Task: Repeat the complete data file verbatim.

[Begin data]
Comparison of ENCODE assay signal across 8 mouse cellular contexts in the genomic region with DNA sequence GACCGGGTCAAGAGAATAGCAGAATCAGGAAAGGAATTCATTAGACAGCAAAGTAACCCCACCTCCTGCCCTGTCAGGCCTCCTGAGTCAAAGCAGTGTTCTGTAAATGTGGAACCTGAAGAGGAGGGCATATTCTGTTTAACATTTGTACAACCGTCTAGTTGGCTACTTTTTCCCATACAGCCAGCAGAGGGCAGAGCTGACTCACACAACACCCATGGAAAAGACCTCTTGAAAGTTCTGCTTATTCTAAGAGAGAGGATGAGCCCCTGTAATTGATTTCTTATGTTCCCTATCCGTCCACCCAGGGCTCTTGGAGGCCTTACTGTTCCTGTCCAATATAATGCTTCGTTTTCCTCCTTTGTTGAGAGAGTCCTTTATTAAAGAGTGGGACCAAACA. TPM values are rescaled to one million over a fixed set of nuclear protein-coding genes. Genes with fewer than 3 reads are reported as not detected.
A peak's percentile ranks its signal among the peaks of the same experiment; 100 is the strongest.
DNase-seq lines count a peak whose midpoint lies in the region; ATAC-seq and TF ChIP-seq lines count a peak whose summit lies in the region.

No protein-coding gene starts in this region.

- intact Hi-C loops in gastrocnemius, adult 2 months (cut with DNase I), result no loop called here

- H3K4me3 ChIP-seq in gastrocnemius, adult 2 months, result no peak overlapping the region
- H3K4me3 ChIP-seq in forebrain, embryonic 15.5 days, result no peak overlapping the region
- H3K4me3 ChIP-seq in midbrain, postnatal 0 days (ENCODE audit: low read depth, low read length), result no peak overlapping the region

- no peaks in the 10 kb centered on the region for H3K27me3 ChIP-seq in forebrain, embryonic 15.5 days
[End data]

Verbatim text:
Comparison of ENCODE assay signal across 8 mouse cellular contexts in the genomic region with DNA sequence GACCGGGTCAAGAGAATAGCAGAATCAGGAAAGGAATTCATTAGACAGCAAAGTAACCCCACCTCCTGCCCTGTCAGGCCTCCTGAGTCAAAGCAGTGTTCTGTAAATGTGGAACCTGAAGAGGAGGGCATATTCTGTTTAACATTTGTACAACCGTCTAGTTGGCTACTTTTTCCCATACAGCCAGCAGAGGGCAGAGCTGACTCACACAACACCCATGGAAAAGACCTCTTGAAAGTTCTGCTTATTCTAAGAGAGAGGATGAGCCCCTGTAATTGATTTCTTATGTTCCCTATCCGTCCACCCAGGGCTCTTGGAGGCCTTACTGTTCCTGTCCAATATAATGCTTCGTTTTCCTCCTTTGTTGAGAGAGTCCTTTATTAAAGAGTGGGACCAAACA. TPM values are rescaled to one million over a fixed set of nuclear protein-coding genes. Genes with fewer than 3 reads are reported as not detected.
A peak's percentile ranks its signal among the peaks of the same experiment; 100 is the strongest.
DNase-seq lines count a peak whose midpoint lies in the region; ATAC-seq and TF ChIP-seq lines count a peak whose summit lies in the region.

No protein-coding gene starts in this region.

- intact Hi-C loops in gastrocnemius, adult 2 months (cut with DNase I), result no loop called here

- H3K4me3 ChIP-seq in gastrocnemius, adult 2 months, result no peak overlapping the region
- H3K4me3 ChIP-seq in forebrain, embryonic 15.5 days, result no peak overlapping the region
- H3K4me3 ChIP-seq in midbrain, postnatal 0 days (ENCODE audit: low read depth, low read length), result no peak overlapping the region

- no peaks in the 10 kb centered on the region for H3K27me3 ChIP-seq in forebrain, embryonic 15.5 days